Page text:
In this variation Dean gets himself on Sean's deck as they then both work to dump water out of the overturned kayak. The emptied kayak was then put back in the water and Dean moved over into the cockpit of his own boat.
There are a few benefits to this variation. If the water is particularly cold (or heaven forbid the swimmer isn't appropriately dressed) it gets the swimmer out of the cold immediately. The rescuer can also keep a close eye on the swimmer. Furthermore, the swimmer's mind is diverted away from the shock of getting wet and is focused the action of the rescue.
There is a drawback. The front deck of a kayak is higher than the rear deck and will be harder to scramble up onto.
Rescues are not one-size-fits-all. Each one has its place and each one should be practiced.
Thursday, June 17, 2010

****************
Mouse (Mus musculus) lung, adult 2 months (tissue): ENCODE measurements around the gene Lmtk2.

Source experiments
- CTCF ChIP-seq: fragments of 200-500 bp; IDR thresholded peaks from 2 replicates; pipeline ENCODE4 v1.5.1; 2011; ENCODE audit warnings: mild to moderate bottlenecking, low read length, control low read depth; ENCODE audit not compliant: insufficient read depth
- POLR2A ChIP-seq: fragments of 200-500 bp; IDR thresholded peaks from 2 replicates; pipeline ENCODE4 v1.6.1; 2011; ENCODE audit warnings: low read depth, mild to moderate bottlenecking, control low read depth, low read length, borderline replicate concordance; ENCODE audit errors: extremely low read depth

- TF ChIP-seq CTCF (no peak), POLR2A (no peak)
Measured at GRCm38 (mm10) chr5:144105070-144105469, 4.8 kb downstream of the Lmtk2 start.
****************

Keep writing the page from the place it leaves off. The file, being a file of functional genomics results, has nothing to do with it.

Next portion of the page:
We're taking an extended kayak camping trip at the end of the month. That requires packing enough food for the trip. Space is limited in a kayak. Camping gear, extra clothes, first aid supplies and food have to crammed into a small space. Economy of volume has to be considered for all necessities.
Some food will spoil if not kept cool. Some food like canned food is bulky and heavy. The preferred choice is dehydrated food. Commercially prepared dehydrated food is very high in sodium. Home made food must be prepared and dehydrated. I've found another option.